On Tuesday night, I got the call a policewife never wants to hear. Fortunately, my husband was coherent enough to make the call himself.
He had been in a severe accident and spun head-on into a brick wall. Surprisingly enough, I was calm and able to think through my plans. This is highly unusual for me. Typically, I panic and can't think straight.
Before throwing things into the diaper bag, I said a prayer and called my mom to pray with me. We prayed for healing and I prayed for no paralyzation.
I was ready to rush out the door to the hospital in 15 minutes flat, but bad weather was rolling in complete with tornado watches and warnings, and my husband's fellow officers didn't want me driving in the weather. So they sent a squad car to pick me up. I was very grateful!
Once we were at the hospital, I found my husband lying flat on his back in a neckbrace. They had already run x-rays and a catscan and were waiting to run an MRI. My brother-in-law, also a police officer, was already there as was his wife. There were also several other officers who work with my husband coming and going from his ER exam room. All were so helpful and were constantly offering to assist me with anything I might need or want. They also kept the mood light.
If you have never been around police officers, then it is hard to explain their humor. Suffice to say the more dramatic or morbid the scene or topic the more humor they can find in it. And this was no different. My husband was talking and joking around with them which put my mind at ease.
The MRI was going to be a long wait or so we thought, the nurses and doctors made some calls and the MRI tech came in at 1 am with her two kids, 6 and 10 years-old, in tow to do the MRI. The next obstacle was finding someone to read the MRI at such a late hour, but the nurses thought they could find someone. About an hour or hour and a half later, they too came through. The doctor read the MRI and discovered a bone spur from the C6 vertebrae. This sent a shot through me as he explained that one wrong move and my husband could be paralyzed. He ordered a neuro-surgeon to consult before releasing my husband.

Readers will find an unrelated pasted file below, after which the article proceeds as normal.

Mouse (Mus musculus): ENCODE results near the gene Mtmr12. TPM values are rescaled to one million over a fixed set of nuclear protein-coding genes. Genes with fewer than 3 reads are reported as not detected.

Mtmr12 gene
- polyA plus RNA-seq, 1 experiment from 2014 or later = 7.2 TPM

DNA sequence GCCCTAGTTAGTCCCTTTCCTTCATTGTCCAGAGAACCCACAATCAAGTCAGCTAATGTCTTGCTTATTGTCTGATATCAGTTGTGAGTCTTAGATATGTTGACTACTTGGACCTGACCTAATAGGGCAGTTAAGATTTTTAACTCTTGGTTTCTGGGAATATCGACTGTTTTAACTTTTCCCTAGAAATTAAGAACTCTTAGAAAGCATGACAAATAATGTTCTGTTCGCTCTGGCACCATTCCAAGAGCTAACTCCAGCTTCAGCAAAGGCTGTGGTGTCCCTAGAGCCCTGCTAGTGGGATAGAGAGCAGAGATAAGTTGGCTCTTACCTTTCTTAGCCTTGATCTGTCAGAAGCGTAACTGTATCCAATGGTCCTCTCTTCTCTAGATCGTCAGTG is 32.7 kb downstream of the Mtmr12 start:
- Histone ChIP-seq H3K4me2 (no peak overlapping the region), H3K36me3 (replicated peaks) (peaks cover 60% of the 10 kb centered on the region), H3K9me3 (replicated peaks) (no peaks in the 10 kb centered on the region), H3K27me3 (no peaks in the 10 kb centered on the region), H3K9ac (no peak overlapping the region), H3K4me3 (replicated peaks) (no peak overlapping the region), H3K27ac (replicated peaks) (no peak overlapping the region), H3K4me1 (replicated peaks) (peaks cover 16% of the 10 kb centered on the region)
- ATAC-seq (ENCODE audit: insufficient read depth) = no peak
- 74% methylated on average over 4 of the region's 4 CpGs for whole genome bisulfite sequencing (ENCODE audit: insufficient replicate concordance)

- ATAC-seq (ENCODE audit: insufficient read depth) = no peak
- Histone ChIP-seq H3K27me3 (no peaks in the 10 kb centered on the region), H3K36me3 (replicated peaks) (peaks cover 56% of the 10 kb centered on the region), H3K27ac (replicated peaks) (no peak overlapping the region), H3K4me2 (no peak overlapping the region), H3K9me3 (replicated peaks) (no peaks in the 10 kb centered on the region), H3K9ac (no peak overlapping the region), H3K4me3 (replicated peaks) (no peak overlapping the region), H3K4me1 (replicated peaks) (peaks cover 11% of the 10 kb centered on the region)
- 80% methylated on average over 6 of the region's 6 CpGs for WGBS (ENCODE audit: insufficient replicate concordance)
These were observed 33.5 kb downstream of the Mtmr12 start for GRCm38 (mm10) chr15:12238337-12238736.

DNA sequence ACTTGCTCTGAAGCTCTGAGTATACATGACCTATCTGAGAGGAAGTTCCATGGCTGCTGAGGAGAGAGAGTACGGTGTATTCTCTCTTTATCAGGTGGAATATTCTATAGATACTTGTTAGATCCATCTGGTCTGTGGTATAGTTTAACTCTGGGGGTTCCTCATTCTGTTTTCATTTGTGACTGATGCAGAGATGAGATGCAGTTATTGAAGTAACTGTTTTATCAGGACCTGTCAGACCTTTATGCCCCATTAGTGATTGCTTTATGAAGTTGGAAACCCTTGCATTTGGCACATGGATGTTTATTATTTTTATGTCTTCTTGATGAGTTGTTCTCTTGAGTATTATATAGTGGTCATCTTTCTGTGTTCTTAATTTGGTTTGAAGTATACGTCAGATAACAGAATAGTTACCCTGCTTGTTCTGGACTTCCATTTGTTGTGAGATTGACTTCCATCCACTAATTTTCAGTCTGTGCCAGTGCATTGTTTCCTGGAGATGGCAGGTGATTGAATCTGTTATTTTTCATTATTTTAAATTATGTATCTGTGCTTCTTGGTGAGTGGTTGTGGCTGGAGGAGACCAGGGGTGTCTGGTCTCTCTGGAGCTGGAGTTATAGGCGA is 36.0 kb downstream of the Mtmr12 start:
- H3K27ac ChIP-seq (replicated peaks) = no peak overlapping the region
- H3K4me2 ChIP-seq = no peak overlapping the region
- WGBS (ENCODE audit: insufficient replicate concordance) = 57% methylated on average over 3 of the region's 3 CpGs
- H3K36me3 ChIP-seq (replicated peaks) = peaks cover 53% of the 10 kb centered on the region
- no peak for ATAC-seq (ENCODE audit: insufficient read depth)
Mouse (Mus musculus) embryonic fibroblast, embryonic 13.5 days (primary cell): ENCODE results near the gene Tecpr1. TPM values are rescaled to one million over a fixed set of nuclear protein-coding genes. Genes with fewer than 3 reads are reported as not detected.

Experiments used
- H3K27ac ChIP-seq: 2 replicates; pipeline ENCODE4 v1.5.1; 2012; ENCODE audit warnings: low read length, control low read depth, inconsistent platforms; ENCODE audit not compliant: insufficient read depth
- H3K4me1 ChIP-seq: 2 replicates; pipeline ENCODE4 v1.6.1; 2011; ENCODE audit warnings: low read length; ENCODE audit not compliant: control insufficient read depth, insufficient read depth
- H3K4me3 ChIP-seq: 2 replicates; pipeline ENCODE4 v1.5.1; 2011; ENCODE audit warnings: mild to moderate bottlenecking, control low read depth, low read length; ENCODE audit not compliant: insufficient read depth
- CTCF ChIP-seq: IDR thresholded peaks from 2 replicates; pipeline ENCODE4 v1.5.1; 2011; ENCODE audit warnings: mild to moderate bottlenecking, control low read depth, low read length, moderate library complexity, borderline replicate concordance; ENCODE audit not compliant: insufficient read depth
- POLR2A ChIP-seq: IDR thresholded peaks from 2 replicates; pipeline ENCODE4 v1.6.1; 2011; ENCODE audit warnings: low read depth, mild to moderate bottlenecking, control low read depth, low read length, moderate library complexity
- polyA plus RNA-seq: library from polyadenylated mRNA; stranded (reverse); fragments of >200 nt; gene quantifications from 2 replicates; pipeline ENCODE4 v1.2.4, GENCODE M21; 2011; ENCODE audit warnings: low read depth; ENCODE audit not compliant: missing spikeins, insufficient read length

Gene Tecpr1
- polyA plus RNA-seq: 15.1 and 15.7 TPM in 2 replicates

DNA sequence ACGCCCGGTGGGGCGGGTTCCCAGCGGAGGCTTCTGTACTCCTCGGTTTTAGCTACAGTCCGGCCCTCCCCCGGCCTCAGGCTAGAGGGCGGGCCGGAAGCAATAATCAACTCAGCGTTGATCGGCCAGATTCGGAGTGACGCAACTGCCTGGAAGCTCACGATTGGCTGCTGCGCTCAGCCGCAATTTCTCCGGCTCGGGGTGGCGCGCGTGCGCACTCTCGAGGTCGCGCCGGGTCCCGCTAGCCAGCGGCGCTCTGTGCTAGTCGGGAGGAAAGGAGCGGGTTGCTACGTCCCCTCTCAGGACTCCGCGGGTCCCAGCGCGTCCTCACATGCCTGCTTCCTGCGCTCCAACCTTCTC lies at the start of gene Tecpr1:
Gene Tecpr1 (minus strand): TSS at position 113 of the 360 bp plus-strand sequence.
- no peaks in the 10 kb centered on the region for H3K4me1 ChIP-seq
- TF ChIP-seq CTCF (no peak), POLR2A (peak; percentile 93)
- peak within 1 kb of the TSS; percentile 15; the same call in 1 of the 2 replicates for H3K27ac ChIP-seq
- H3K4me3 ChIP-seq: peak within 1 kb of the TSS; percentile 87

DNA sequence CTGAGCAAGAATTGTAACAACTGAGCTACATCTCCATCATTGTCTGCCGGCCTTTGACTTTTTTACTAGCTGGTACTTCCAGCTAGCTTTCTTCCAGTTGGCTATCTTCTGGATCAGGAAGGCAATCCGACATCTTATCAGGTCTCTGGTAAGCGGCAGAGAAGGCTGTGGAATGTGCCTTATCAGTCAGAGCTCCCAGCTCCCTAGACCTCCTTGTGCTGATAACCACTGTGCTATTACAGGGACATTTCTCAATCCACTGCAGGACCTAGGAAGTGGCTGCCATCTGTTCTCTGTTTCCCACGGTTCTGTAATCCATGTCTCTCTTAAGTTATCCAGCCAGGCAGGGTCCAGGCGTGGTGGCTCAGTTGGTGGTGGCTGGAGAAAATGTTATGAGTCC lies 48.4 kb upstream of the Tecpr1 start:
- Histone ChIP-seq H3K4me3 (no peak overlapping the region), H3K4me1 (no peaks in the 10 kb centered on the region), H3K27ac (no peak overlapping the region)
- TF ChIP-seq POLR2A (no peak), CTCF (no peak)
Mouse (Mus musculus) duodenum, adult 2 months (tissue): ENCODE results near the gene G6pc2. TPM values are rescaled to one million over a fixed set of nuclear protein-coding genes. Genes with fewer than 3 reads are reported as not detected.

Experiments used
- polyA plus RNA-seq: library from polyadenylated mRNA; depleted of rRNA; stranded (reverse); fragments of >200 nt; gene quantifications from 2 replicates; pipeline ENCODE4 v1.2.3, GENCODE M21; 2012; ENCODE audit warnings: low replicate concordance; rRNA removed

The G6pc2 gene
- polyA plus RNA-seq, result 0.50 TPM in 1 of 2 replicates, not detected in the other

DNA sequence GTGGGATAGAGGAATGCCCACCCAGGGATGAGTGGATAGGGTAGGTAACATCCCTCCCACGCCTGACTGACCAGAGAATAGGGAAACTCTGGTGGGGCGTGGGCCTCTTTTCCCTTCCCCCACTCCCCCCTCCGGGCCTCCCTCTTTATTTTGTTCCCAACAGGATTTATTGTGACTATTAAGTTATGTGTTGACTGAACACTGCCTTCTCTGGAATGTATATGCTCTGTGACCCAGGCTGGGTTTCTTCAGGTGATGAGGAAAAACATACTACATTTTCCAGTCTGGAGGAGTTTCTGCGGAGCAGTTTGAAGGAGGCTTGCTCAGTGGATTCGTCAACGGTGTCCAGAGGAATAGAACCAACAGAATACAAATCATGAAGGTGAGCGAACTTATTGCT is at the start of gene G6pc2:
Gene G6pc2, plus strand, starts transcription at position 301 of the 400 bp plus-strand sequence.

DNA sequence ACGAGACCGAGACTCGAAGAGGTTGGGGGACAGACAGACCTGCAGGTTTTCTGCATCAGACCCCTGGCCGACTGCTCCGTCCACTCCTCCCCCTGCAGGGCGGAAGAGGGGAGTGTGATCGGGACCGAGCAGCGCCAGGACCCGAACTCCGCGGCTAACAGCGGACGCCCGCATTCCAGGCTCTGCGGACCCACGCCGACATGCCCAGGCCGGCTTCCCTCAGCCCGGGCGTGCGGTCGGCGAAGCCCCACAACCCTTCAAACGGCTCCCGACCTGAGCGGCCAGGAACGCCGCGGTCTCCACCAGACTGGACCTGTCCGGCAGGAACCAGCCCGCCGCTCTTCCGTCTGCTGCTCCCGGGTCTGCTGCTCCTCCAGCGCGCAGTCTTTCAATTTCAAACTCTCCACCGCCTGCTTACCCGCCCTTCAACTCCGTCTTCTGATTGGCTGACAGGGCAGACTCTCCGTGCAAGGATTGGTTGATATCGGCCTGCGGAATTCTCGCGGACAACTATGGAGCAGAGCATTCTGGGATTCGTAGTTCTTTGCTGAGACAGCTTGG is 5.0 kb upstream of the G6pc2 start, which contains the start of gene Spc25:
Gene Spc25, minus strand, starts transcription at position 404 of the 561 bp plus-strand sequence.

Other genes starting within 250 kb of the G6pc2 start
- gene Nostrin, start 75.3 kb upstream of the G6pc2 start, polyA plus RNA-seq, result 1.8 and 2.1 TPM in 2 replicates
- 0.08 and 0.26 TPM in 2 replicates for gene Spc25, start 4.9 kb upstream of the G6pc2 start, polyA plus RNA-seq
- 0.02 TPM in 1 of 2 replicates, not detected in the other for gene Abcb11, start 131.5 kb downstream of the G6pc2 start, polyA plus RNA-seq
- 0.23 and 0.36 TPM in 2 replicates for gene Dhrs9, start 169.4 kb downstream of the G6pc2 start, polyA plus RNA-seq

At 3 a.m., Snugglebug and I headed to my in-law's home to spend the night. Another officer supplied transportation and was very gracious. My husband saw the surgeon the next morning, first thing, and the surgeon advised that my husband take it easy. He didn't think the bone spur would be an immediate problem but suggested surgery sooner rather than later. At 10 a.m., my husband was released from the ER and was brought to his parent's home via squad car.
Through all this, the other police officers were more than gracious. I was so grateful to have such wonderful people surrounding my husband on a daily basis. Today, my husband is home. He is taking some time off from work till he sees the surgeon again. Snugglebug and I are looking forward to having him home with us. And I have a new found sense of gratitude for him and for our family as a whole.
I am also very grateful that in our five and a half years of marriage, this is the first call I have recieved of such urgency. I am also glad to know how I will react should such a call come in again. You never really know how you will react. As a policewife, you prepare yourself for such a call, but everynight before bed, I pray for his safety and that God will bring him home again. I am thankful that God answers prayers before they are even needed!